BALI, Indonesia — President Joe Biden said Monday that he told his Chinese counterpart that Beijing has “an obligation” to dissuade its neighbor North Korea from test-firing nuclear missiles and that the U.S. would take unspecified “defensive” action should the provocations continue.
At a news conference after a three-hour meeting with Chinese President Xi Jinping, Biden did not specify how the U.S. might respond to an expected nuclear test by North Korean leader Kim Jong Un, which would be the country’s first since 2017 and its seventh overall. He added that any actions the U.S. takes in reprisal “would not be directed against China but would send a clear message to North Korea: We are going to defend our allies as well as American soil and American capacity.”
Biden also said he does not believe rising tensions with China have devolved into a new “cold war.”
“We’re going to compete vigorously, but I’m not looking for conflict” with China, he said. “I’m looking to manage this competition responsibly. And I want to make sure that every country abides by the international rules of the road.”
Biden’s first face-to-face meeting with Xi since he took office was months in the making. It took place during a summit of the Group of 20, whose members account for about 80% of the global economy.
A readout of the meeting provided by the White House indicated Biden and Xi sought to find common ground. They agreed that the top U.S. diplomat, Secretary of State Antony Blinken, will travel to China to build on the discussion.
Biden told Xi that he wants to work collaboratively with China to improve public health, curb world hunger and limit global warming. Senior officials on both sides will communicate with one another to make progress on those and other issues, the U.S. statement said.
Biden and Xi went into the meeting at a volatile moment in the world’s most consequential bilateral relationship. North Korea has been stepping up missile tests — firing nearly two dozen in a single day this month — and the U.S. believes China, the North’s largest trading partner, should use its clout to pressure Kim to back off.
“We know that Beijing has influence in Pyongyang,” the North Korean capital, a senior administration official said. “Beijing probably has more influence in Pyongyang than in any other capital.”
In the meantime, Chinese military exercises near Taiwan have raised concerns about a possible invasion of the self-governing island, which China claims as part of its territory. China was incensed over House Speaker Nancy Pelosi’s visit to Taiwan in August, touching off a prolonged round of drills.
“I don’t think there’s any imminent attempt on the part of China to invade Taiwan,” Biden said. “We want to see cross-strait issues peacefully resolved so it never has to come to that. I’m convinced that he [Xi Jinping] understood exactly what I’m saying. I understood what he was saying.”
Biden’s dealings with Xi require a deft diplomatic touch. He needs to be both tough and conciliatory as he tries to deter China from menacing Taiwan and bullying U.S. allies in the region while gaining Xi’s cooperation in curbing North Korea’s nuclear program and limiting the effects of climate change.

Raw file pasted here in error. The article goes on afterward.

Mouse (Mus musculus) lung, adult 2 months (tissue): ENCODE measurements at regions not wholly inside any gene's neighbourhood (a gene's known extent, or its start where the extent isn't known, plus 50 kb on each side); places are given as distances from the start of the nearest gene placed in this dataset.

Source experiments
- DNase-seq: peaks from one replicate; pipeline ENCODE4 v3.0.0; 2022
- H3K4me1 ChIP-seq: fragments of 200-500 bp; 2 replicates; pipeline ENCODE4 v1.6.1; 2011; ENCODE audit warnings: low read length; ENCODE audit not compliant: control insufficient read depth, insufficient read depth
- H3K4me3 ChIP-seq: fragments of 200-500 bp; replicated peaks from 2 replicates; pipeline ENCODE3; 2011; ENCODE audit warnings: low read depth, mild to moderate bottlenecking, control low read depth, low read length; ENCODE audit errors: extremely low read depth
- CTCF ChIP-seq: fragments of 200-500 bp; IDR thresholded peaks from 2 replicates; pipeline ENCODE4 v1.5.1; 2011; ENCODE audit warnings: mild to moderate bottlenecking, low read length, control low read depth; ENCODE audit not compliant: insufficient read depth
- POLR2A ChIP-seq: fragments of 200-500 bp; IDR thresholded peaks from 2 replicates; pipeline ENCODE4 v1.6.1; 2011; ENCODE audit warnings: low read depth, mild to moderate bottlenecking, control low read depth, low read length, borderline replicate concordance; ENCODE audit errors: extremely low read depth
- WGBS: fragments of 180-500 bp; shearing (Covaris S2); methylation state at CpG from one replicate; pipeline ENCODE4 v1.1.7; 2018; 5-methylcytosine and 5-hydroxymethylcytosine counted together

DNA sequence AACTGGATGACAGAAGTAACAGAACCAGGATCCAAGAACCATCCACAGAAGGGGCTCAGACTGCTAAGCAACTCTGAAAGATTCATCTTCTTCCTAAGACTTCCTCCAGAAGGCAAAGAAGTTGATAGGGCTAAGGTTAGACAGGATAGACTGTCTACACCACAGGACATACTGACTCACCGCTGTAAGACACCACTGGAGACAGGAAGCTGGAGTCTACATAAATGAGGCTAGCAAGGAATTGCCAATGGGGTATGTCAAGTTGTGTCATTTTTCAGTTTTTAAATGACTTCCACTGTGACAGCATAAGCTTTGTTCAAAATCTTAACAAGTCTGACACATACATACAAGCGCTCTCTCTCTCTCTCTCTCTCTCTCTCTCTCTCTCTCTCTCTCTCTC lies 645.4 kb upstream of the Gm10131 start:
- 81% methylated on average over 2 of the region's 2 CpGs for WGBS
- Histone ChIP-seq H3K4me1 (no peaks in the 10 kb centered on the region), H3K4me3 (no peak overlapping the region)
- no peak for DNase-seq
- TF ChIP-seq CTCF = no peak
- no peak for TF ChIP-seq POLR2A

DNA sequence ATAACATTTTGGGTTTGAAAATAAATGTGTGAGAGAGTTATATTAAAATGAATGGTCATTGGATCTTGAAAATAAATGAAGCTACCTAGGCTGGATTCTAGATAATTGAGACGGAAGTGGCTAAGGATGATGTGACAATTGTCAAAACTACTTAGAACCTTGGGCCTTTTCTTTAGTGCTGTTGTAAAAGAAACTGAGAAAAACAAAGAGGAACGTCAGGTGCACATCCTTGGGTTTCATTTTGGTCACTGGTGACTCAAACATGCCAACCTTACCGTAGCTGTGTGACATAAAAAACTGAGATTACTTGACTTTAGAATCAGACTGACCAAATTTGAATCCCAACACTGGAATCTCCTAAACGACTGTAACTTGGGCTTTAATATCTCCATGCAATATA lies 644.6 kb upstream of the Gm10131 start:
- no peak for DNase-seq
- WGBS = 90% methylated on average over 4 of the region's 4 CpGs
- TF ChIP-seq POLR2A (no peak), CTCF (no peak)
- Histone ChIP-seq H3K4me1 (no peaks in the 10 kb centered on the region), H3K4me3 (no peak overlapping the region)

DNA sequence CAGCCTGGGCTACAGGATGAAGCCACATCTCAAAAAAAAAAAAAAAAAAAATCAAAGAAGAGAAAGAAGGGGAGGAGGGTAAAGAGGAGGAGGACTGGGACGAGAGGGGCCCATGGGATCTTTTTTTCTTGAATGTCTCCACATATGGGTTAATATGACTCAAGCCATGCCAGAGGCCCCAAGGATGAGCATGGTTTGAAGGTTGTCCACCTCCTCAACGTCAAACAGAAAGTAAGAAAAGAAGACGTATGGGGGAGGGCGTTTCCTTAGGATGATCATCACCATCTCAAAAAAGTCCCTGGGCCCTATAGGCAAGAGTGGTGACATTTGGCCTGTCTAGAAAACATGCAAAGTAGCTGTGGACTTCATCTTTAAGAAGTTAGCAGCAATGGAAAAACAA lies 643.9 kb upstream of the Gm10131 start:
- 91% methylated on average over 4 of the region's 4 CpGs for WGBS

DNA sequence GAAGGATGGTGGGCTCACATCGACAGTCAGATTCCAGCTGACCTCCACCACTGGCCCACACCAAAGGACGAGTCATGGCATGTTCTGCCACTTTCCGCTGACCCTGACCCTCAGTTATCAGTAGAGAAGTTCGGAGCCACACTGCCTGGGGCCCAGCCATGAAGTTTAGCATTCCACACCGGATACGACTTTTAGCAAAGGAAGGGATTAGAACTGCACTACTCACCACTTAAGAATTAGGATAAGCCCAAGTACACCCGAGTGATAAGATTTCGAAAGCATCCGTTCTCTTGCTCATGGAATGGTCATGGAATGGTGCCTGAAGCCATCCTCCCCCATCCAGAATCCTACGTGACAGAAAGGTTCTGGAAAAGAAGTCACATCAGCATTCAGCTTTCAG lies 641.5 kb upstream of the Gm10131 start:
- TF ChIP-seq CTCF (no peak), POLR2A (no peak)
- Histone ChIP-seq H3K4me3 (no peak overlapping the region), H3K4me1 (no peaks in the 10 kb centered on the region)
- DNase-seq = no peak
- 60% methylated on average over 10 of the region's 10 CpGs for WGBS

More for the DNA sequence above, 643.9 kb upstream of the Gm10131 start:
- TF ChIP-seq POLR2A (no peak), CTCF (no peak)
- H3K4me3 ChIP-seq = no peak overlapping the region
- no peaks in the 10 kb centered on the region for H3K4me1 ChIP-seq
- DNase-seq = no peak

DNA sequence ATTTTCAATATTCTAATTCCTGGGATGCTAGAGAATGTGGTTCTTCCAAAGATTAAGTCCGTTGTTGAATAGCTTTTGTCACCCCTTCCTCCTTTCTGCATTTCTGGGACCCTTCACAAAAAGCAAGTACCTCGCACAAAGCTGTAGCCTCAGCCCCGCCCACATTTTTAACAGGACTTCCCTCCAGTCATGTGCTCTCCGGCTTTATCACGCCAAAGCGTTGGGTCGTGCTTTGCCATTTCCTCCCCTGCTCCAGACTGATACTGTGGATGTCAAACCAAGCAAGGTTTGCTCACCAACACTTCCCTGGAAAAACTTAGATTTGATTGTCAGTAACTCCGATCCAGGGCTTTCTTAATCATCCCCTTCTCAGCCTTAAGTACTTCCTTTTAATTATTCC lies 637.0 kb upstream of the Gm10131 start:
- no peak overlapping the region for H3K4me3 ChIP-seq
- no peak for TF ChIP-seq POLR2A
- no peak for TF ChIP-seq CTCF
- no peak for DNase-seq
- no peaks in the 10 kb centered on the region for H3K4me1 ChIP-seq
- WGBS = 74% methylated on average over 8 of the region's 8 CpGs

Making the task even trickier, Americans largely hold a dim view of China, meaning there is little space for him to placate Beijing. More than three-quarters of U.S. adults have viewed China in an unfavorable light over the last two years, according to the Pew Research Center.
Biden and Xi greeted each other cordially as the talks began. They met at about 5:40 p.m. local time (4:40 a.m. ET) in front of a row of U.S. and Chinese flags. Biden walked toward Xi with his right hand outstretched, and as they shook, he clasped Xi’s hand with his left.
“Good to see you,” said Biden, who met with Xi many times when both were vice presidents of their countries. They then turned and faced the cameras for a photo before they walked into the meeting room and took their seats at long, rectangular tables that faced each other across about a 12-foot gap. Each leader was flanked by nine aides. On China’s side, Xi’s deputies wore masks with an imprint of the country’s red flag.
The mood was tense. Xi pointed to the pronounced differences between the world’s two greatest powers in brief opening comments.
He told Biden that the current state of U.S.-China relations is not in the fundamental interests of the two countries and that “it is not what the international community expects from us, either,” the Chinese Foreign Ministry said in a statement.
“As leaders of two major countries, we need to play the leadership role, set the right course for the China-U.S. relationship and put it on an upward trajectory,” he added.
As reporters were ushered out of the room, a TV producer called out asking whether Biden would raise the issue of human rights in China. A man from the Chinese side pulled the producer backward, causing her to lose her balance. As she was pushed toward the door, White House staff members intervened and said to leave her alone, according to a pool report of the incident.
Arranging the meeting took painstaking negotiation that a senior administration official hinted grew contentious at times. In their most recent phone call in July, Biden and Xi agreed that they would instruct their aides to explore an in-person meeting. The two had spoken virtually or by phone five times since Biden was sworn in.
“Both sides had an interest in having this meeting happen,” the official said.
A point each made in his opening remarks was that face-to-face diplomacy is imperative with so much at stake.
“As you know, I’m committed to keeping the lines of communications open between you and me personally but our governments across the board, because our two countries are — have so much that we have an opportunity to deal with,” Biden said in his statement.